By Ms. Rachael TolliverNovember 10, 2014
MOLENA Ga. (Nov. 10) -- Uriel Vera, a senior JROTC student at Osborne High School in Marietta Georgia, shouldn't have completed the Ultimate Raider portion of the 2014 Raider National Competition held at the Gerald Lawhorn Scouting Base, an hour south of Atlanta.
He was so exhausted and dehydrated by the last part of the event he couldn't run and could barely walk. He had to drag his 40-pound rucksack to its required resting place, he almost tripped down an embankment into the woods, and there is no logical reason why he made it over a 12-foot wall to complete the event.
Except one--character. And a healthy dose of determination.
It's those qualities that JROTC teaches its students as part of its citizenship program. And it is those same qualities that brought a record number of schools -- 49 with 87 teams and 1,210 cadets from across the United States -- to the 2014 Raider Nationals to compete for best events, overall best teams, and overall Ultimate Raider.
After the final event was complete Nov. 9, and the last scores tallied, Riverside Military Academy, from Gainesville, Georgia, took first place for the overall male title; Smith Cotton High School, out of Sedalia, Missouri, captured the overall mixed title; and Adairsville High School, Adairsville, Georgia, performed a rare repeat claiming a first place for the female division.
Sarasota Military Academy's female team tied the Adairsville Lady Tigers for first, and a tie-breaker using the scores from the physical team test decided the winner.
The Ultimate Raider titles--the best female and male--went to Emily Sexaur of Adairsville and Joseph Poteet of Island Coast High School in Cape Coral Florida.
Emily Sexaur, captain of the Adairsville female team, thought her team's chances would be good because, "We train hard and our times are better then last year, so we thought we would have a good result."
Before the awards ceremony Mallory Latsko, a senior at Sarasota Military Academy in Sarasota Florida and the JROTC Raider team captain, said they felt confident that they could finish near the top because they knew their times were better than they posted last year.
"Regardless of how we finish, we attribute our success to the coaches," she added. "They plan all our practices, mentor and coach us and put in a lot of time with us. We couldn't be what we are without them."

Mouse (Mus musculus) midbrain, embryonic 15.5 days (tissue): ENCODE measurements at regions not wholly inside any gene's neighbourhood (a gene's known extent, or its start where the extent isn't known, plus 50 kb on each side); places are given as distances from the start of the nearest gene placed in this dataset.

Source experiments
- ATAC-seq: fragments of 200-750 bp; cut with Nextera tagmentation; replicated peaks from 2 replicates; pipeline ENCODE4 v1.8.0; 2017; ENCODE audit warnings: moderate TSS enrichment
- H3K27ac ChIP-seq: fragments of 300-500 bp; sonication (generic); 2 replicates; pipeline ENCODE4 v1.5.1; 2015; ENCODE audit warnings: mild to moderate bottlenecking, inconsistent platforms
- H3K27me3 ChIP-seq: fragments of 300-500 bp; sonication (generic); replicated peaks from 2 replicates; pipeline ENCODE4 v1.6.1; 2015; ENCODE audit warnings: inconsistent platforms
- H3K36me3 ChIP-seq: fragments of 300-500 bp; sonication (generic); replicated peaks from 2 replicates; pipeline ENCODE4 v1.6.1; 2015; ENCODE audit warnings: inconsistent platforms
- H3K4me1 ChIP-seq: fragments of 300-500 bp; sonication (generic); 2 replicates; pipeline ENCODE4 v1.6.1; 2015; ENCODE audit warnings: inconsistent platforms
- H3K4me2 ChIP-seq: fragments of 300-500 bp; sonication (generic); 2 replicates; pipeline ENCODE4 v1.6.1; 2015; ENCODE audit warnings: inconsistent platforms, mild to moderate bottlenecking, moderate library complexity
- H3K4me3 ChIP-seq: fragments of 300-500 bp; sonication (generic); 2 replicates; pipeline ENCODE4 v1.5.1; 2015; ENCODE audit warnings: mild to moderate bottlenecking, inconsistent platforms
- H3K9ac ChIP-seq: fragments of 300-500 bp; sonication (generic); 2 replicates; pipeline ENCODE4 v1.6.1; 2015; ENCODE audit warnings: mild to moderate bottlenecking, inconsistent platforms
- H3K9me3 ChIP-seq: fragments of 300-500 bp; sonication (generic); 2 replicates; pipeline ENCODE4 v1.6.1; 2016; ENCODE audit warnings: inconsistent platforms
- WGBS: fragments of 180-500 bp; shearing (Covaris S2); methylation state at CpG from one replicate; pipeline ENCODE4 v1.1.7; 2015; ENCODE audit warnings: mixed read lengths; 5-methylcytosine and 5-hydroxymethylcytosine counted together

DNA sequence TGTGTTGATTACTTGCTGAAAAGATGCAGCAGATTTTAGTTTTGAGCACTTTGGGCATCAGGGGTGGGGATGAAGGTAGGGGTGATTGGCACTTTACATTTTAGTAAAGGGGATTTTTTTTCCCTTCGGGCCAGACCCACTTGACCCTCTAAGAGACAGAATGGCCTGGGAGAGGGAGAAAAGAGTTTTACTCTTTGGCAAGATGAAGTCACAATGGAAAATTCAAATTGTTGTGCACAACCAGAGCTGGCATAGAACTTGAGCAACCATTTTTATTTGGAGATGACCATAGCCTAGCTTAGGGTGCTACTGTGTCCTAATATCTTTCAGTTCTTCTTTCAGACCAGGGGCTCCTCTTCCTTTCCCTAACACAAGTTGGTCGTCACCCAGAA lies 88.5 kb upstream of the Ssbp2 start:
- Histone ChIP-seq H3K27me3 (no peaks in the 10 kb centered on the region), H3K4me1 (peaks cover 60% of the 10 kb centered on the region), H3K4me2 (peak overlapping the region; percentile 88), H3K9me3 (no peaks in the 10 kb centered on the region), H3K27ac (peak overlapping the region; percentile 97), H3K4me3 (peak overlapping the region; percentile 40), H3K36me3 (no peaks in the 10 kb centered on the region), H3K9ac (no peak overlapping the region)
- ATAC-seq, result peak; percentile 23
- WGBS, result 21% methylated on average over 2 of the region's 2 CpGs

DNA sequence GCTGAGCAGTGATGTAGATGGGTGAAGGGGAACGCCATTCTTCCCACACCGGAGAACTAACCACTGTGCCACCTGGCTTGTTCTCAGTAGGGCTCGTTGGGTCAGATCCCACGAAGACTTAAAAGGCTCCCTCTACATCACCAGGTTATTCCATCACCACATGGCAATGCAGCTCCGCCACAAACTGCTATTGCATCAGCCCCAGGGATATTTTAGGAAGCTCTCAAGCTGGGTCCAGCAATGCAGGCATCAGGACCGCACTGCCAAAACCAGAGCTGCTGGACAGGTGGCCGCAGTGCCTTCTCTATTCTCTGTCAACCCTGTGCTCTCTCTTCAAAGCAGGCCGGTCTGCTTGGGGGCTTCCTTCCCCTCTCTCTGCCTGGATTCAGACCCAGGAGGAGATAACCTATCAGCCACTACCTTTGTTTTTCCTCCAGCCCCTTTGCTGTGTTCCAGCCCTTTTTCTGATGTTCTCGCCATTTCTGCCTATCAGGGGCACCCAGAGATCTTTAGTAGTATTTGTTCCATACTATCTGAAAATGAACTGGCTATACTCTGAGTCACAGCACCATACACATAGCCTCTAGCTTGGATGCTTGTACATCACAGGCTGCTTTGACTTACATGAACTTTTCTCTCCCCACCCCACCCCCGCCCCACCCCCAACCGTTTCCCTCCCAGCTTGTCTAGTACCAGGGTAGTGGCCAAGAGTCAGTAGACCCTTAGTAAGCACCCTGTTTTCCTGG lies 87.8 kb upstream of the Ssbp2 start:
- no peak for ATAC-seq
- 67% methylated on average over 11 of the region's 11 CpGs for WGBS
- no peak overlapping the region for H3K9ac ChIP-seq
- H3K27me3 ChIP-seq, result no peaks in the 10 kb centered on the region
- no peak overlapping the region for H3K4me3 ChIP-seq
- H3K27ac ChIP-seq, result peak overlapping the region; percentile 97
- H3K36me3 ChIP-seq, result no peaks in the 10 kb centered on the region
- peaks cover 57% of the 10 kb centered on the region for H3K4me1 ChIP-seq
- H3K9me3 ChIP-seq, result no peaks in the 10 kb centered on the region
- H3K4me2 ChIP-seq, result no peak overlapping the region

The National Raider Competition is a two-day event that challenges Cadets mentally and physically in five events. They compete in a team 5K run, set up a rope bridge and cross a creek, the cross-country rescue, the gauntlet, and team physical training challenge that includes a low-crawl, and carrying a weighted canoe around one side of a pond. The competition is similar to a tough mudder or a Spartan Run.
The Ultimate Raider was an individual event. Each team was allowed one female, if they had a female or mixed-gender team, and one male, if they had a male or mixed team. Participants ran with weighted rucksacks for more than a mile, then ran through the woods -- females dropped their packs before entering the woods -- on the CCR course on which they had competed the day before.
The course followed the river and included a vaulting obstacle and a tunnel. When participants emerged they had to complete a low crawl, males would then drop the rucksacks and everyone had to climb over a 12-foot wall to finish.
Osborne High School senior Nyvia Cruz, and the team's commander, said her team trained every day after school and she knew that since they gave the competition a 100 percent effort, whatever the outcome she would be happy.
"I think being a Raider is about communication and meeting with friends. They are my second family, people I can talk to," she said of being on a Raider team. "It's not about winning but about how much you give it and the bonding you have with your friends."
According to Justin Gates, competition director, the training and time the teams put into preparation for the event impresses him.
"In watching this event I had to think that rarely do kids these days compete at something where you sacrifice of yourself and you work until total exhaustion. They remember the effort and what it took to overcome and succeed and it seems to mean more to most of them then getting an award," he said.
"The level of commitment, discipline and preparation it takes to do this is equal to any high school sport or any extreme training event like a tough mudder or a Spartan. You really have to train for each event."
Although Osborne's Vera didn't win the Ultimate Raider title, and his team didn't win the overall team title, they did take home some event trophies, which is something of which he can be proud.
He said before he joined JROTC he didn't belong anywhere, was always in trouble and was failing school. All that changed when he found "a family." But last year he was in a fight and was suspended from the Raider team just before nationals.
"I felt like I let them down. They trusted me and I failed them and I felt like if I had been there they would have done better," Vera explained. "So I made a promise to myself to be the best and not let my team down."
As medics treated him for exhaustion and dehydration after his gutsy finish, one thing was clear: although he didn't finish first, he kept his promise.